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August 3, 4, 5 & 6, 2018 from 10 a.m. – 4 p.m.
Tour donation required of $15 per adult & $5 per child (ages 6-18). Children under 5 are Free.
Visit Port Colborne’s historic lighthouses that have aided navigation for the past 115 years! The 12.8 m square tower of the inner lighthouse was constructed in 1903 followed by the 11 m tall foghorn/outer lighthouse in 1928. See the lakers, ocean going vessels and tall ships up close as they navigate the Welland Canal at Lake Erie. Participants will enjoy a boat ride to the main lighthouse and outer range light (as permitted) near the entrance to the Welland Canal. A guided tour will be provided by volunteers of the Friends of Port Colborne Lighthouses.
To celebrate this 40th Annual Canal Days Festival the 40th person to register for the tours each day receives a free tour and commemorative lighthouse gift. Additionally anyone born in 1978, 40 years ago, and presenting proper ID receives a free tour.
Sign up for tours at the Sugarloaf Marina Pavilion - 3 Marina Road,
Port Colborne, ON 905-835-6644.
For more information:
Erno Rossi, Chair
Or, visit http://friendsoftheportcolbornelighthouses.weebly.com/
About the Port Colborne Lighthouses
Port Colborne is the southern terminus of the Welland Canal, which links Lakes Erie and Ontario, allowing shipping to bypass Niagara Falls. Port Weller serves as the northern terminus. Today, the canal is an important part of the St. Lawrence Seaway system, which allows ocean-going ships to travel to and from all five of the Great Lakes.
The first lighthouse was constructed in Port Colborne in 1834. The light was replaced in 1903 by a light on the breakwall, now known as the Inner Light. In 1926, the Outer Light (Fog Horn) was built on the North South breakwall. Today, both lights guide vessels through the canal. A tunnel runs under the north-south wall to the Fog Horn and allowed the keeper to travel safely to and from the Fog Horn.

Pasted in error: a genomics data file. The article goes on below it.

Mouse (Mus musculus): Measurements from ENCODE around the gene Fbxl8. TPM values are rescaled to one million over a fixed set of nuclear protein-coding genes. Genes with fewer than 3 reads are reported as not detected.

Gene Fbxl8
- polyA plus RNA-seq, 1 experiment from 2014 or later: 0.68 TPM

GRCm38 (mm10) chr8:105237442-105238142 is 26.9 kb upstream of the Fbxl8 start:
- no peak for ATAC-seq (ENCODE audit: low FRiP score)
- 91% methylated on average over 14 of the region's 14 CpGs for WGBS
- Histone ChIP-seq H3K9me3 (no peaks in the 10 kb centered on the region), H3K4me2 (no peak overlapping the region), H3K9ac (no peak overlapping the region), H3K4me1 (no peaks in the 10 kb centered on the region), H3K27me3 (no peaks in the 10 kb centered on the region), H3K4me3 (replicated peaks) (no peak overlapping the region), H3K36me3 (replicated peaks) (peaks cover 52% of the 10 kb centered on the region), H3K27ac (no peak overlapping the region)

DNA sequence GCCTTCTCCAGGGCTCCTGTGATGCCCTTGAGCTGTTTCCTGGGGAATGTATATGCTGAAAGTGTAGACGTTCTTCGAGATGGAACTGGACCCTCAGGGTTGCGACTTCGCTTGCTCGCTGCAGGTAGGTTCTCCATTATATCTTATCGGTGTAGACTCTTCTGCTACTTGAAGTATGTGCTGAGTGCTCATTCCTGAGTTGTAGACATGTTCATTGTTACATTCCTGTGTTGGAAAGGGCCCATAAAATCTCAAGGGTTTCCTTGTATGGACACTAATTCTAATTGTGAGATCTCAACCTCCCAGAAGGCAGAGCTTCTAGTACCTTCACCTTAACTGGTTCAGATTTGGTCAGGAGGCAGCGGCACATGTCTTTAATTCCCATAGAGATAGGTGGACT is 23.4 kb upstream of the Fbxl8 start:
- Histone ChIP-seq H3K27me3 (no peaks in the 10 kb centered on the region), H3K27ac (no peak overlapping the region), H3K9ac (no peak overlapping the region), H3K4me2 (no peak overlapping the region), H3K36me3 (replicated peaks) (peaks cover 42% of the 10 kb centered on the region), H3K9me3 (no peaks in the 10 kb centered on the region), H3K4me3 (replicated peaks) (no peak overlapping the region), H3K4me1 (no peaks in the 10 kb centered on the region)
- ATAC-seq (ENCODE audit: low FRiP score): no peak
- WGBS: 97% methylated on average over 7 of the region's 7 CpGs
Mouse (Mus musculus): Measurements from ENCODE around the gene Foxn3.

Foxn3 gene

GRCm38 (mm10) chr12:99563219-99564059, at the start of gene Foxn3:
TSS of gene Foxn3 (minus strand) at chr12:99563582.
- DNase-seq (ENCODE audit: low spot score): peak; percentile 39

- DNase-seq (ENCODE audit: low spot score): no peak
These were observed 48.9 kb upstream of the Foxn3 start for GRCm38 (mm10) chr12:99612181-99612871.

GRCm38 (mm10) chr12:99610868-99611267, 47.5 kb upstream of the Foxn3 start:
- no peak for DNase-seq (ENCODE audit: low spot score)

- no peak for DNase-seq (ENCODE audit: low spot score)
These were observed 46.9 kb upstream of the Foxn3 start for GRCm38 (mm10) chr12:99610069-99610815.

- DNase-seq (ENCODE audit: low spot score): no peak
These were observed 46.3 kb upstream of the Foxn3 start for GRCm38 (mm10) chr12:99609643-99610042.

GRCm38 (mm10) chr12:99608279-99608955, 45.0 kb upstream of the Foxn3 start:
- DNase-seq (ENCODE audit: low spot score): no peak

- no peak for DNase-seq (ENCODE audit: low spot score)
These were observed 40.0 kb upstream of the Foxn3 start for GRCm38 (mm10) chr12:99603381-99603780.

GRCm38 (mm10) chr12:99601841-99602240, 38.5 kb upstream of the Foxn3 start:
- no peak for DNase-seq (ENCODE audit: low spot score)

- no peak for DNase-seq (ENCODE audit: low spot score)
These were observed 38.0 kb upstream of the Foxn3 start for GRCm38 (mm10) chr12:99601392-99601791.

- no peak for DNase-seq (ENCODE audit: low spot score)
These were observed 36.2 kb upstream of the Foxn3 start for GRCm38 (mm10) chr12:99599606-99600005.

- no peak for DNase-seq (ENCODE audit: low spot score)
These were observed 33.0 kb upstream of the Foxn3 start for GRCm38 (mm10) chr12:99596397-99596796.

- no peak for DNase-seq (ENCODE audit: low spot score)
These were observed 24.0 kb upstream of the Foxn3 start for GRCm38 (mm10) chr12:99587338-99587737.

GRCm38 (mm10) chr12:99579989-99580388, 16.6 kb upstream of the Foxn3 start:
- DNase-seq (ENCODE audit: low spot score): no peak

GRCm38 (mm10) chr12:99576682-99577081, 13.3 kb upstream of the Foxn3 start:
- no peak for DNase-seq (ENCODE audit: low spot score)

The Welland Canal Company was formed in January 1824 to build and manage the canal with construction starting in November 30, 1824. Shipping on the canal was able to start on Nov 30, 1829.The canal was a success by allowing large ships to reach the Upper Lakes while avoiding Niagara Falls.
Local wetlands are nesting areas for waterfowl and stopping points for Tundra Swans. Significant numbers of gulls, terns and cormorants nest on the shoreline near Nickel Beach. The nearby eastern breakwall has been designated as an Important Bird Area (IBA) because of its colonies of Common Terns, Ring-billed Gulls, Greater Black-backed Gulls, Herring Gulls, Double-crested Cormorants and Black-crowned Night-Herons. Local stands of Carolinian forest are popular with songbirds.
Great flocks of geese, swans, buffleheads, bluebills, canvasbacks, redheads, squaw ducks, widgeon etc use Gravelly Bay, Port Colborne’s Bay, during the spring and fall migration. Save Our Lighthouses will offer birding trips to the lighthouses in season. For more information call:
Erno Rossi MA Chair, Save Our Lighthouses Tel: 905-835-8051 email@example.com www.whitedeath.com
Join our Facebook Group at Save the Port Colborne Lighthouses
Donations are greatly appreciated and can be made by cheque payable to “ Save Our Lighthouses” mailed to Erno Rossi at 147 Tennessee Ave. Port Colborne, ON Canada L3K 2R8 or in person or on line at TD Canada Trust Branch: 3464, Account Number: 0412-5208160.